Paediatric and Adolescent Treatment

Access to life-long antiretroviral therapy (ART) for pregnant women living with HIV has increased globally, but less than half of the 1.4 million infants born to mothers living with HIV were tested within 2 months of birth. And among the 2.1 million children (aged 0-14) living with HIV, less than half (43 per cent) started treatment. This has deadly consequences. In sub-Saharan Africa, children who test positive for HIV start taking ART at an average age of 3.8 years.

Social Protection

There is a growing body of evidence that suggests that social protection can reduce the risk of HIV infection by addressing some of the key drivers of HIV infections among children and adolescents, such as poverty, gender inequality and lack of access to education. Social protection programmes that can have significant positive impacts on HIV among these populations include a range of economic, social, and psychosocial provisions administered by governments, non-governmental organizations (NGOs) and communities.

In Mozambique, adolescents support national HIV response

During 14 and 15 December 2015, 29 adolescents in Mozambique representing all provinces were invited to participate in a Multi-sectoral National Meeting to develop a response to address the HIV situation affecting about 120,000 new infections in adolescents a year.

MAPUTO, Mozambique, 30 March 2016 – During 14 and 15 December 2015, 29 adolescents in Mozambique representing all provinces were invited to participate in a Multi-sectoral National Meeting to develop a response to address the HIV situation affecting about 120,000 new infections in adolescents a year.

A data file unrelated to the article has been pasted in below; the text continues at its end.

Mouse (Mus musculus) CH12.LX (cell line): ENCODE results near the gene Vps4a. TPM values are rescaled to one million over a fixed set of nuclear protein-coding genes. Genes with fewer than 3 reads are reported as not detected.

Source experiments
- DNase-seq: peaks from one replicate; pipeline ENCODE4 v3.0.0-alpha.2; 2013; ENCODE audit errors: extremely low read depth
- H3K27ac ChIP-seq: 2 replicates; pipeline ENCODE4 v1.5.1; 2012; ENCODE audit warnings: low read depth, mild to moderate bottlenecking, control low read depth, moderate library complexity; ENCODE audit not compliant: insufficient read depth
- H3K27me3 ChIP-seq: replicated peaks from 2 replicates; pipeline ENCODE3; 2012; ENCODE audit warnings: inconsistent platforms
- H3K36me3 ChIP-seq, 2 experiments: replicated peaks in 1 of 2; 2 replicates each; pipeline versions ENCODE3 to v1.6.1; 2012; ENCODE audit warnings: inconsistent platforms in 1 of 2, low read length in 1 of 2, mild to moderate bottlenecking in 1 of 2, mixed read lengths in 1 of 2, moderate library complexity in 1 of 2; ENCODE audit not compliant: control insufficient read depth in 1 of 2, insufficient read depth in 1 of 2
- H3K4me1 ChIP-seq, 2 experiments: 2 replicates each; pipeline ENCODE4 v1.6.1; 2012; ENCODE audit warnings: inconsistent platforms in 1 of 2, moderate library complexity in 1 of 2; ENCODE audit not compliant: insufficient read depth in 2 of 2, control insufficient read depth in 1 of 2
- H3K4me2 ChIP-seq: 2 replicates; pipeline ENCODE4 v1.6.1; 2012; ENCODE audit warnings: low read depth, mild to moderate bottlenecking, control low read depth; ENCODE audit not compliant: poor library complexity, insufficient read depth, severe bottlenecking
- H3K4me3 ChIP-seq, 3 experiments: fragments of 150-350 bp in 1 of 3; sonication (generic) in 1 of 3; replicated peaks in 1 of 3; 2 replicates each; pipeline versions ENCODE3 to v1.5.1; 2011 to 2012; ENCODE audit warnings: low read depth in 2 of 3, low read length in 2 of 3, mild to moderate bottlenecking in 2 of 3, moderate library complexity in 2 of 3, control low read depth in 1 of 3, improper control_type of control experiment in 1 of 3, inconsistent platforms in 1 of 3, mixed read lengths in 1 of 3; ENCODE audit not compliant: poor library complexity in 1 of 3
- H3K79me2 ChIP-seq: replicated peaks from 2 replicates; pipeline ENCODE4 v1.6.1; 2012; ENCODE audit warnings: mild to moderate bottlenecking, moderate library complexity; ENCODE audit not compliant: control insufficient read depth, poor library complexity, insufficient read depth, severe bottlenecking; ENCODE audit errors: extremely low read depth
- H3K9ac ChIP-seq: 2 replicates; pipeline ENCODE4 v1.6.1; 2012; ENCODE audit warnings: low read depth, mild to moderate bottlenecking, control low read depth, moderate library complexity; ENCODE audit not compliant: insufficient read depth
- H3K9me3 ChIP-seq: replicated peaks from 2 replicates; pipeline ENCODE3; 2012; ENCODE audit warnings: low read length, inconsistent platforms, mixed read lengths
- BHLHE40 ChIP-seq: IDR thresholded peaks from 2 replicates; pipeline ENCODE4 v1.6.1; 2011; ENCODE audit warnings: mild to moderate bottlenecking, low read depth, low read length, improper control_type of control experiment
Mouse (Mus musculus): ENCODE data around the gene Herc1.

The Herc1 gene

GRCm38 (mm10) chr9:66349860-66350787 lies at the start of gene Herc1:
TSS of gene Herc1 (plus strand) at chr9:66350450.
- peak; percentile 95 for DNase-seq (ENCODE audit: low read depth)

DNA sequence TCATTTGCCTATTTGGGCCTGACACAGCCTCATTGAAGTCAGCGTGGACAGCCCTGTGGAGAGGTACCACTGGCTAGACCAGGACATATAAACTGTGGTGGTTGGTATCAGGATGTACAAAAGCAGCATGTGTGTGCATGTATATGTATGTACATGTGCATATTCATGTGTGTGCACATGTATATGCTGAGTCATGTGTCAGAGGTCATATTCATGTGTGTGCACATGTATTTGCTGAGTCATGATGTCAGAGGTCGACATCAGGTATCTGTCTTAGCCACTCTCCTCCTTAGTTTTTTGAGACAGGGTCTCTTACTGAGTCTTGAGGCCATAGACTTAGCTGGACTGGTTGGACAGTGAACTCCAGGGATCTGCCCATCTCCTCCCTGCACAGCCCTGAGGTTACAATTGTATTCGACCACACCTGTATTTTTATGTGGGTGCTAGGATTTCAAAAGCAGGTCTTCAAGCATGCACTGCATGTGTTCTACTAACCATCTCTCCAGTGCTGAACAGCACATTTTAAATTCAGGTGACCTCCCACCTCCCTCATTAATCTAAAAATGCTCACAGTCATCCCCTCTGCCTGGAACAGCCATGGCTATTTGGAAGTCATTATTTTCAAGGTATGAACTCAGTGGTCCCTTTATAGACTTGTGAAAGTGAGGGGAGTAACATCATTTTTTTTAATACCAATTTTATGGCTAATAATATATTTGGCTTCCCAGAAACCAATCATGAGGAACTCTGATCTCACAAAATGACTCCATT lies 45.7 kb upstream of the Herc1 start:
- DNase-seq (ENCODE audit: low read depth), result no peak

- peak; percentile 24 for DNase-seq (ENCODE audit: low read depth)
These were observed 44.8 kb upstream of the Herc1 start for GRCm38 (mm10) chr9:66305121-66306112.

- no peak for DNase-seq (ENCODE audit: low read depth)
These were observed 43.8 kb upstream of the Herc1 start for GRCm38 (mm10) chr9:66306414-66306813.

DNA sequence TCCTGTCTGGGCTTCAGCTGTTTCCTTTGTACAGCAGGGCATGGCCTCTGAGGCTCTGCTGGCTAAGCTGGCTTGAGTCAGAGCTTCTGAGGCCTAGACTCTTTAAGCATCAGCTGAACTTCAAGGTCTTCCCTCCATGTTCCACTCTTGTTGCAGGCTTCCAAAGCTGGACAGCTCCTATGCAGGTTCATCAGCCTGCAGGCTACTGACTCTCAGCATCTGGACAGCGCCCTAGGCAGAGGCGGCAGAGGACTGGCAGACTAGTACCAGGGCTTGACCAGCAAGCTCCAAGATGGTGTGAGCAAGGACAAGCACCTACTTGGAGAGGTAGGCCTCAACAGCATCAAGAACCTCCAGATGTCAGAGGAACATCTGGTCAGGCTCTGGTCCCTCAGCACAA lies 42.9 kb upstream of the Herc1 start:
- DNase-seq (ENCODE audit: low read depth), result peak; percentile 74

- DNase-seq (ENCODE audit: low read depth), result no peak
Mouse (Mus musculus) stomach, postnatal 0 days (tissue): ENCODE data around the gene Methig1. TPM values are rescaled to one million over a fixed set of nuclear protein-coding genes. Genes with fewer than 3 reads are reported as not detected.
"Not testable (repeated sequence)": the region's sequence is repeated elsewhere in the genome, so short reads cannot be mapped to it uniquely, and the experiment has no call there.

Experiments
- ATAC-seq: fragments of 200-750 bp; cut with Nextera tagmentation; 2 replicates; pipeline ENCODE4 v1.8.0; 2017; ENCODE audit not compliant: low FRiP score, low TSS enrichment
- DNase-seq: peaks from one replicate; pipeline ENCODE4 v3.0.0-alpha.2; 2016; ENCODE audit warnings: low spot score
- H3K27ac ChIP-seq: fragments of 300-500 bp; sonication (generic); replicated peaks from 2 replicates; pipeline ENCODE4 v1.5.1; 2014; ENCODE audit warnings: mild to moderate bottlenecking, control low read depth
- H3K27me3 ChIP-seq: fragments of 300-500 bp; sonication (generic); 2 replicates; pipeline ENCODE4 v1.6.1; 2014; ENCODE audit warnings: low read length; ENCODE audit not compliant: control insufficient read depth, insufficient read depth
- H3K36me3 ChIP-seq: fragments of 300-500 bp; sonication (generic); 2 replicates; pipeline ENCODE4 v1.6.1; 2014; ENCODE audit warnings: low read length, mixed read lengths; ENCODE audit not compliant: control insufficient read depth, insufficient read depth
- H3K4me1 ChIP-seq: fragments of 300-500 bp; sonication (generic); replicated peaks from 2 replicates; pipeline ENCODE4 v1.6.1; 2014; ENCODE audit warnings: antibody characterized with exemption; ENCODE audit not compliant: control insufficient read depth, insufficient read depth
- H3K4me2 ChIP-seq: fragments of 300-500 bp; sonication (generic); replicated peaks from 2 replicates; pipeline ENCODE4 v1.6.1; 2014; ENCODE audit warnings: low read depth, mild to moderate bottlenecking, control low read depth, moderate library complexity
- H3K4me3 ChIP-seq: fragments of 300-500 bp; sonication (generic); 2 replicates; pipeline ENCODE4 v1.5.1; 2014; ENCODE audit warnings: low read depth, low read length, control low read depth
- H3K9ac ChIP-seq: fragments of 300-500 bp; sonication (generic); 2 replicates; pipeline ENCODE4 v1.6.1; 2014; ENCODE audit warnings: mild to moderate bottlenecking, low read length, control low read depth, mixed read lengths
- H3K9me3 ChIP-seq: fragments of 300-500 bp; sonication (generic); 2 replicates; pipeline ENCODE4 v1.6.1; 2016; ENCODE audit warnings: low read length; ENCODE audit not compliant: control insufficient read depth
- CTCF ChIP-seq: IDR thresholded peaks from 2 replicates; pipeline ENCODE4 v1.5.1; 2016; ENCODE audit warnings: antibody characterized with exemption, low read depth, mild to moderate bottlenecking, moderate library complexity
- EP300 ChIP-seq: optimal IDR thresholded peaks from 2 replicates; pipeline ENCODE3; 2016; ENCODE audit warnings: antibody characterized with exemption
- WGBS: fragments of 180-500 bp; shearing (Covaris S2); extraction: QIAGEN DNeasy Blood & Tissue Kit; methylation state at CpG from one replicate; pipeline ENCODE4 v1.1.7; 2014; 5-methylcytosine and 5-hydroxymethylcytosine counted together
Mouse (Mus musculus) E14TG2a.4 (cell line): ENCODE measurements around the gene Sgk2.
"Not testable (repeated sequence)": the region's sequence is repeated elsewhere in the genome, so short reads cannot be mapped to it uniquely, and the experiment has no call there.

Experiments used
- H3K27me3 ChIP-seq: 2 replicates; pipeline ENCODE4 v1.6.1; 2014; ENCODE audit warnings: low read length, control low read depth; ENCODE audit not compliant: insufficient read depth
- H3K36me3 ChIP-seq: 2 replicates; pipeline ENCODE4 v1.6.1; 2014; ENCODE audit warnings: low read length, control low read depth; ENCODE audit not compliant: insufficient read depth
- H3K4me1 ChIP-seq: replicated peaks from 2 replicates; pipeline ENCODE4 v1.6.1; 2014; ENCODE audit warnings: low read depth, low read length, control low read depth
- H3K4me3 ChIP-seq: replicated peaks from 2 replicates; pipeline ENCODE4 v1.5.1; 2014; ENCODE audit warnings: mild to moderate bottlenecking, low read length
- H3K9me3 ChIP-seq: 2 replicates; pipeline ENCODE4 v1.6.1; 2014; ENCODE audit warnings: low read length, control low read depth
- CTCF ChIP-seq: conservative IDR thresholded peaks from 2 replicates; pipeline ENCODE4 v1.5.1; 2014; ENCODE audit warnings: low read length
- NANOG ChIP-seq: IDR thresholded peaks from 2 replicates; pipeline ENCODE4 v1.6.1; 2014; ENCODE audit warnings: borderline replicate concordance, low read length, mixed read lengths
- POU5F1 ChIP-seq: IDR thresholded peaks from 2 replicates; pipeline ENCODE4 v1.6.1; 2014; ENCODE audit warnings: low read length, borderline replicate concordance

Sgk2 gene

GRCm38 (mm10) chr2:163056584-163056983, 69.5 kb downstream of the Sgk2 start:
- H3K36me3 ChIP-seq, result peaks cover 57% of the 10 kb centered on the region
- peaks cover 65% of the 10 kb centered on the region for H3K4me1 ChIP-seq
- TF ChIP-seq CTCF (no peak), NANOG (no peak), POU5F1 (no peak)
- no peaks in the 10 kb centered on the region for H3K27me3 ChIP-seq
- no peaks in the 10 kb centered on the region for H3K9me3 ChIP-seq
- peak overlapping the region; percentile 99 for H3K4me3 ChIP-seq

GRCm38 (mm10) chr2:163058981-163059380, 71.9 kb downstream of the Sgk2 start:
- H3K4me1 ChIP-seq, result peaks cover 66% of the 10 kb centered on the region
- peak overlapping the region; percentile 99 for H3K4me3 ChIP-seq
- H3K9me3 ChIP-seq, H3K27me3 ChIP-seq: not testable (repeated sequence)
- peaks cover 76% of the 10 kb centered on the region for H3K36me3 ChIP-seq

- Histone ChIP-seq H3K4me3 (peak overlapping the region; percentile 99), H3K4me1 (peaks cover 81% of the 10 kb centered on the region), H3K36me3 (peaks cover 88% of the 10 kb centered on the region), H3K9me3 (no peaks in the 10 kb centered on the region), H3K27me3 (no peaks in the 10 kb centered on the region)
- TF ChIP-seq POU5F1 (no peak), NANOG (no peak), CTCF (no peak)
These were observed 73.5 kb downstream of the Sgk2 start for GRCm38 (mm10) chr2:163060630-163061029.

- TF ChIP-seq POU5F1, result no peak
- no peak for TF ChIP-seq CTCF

A mother’s loving care, protected her baby from disease

A parent's ability to care for her child is dependent upon her ability to care for herself. For Alzira, a mother with HIV, that is no simple task.

TETE, Mozambique, 24 March 2016 – A parent’s ability to care for her child is dependent upon her ability to care for herself. For Alzira, a mother with HIV, that is no simple task.

Innovation in HIV programming

In November 2012, the MAC AIDS Fund provided UNICEF funding for a two-year project to improve and scale up access to HIV testing, treatment and care among children and adolescents.  The project was extended through 2016 to link HIV testing to follow-up treatment and support services particularly among 13-to19-year-olds living with HIV, as well as adolescents at highest risk for HIV infection (e.g.

Call for adolescent-friendly services for adolescents living with HIV in Kenya

NAIROBI, Kenya, 20 February 2016 – AIDS is the leading cause of death in adolescents in Kenya. In Nairobi, 60 adolescents voiced the need to have an effective service delivery system specifically tailored to their circumstances. They passionately made this call at a National Forum For and By Adolescents Living with AIDS, highlighting issues such as HIV prevention, care and treatment for adolescents.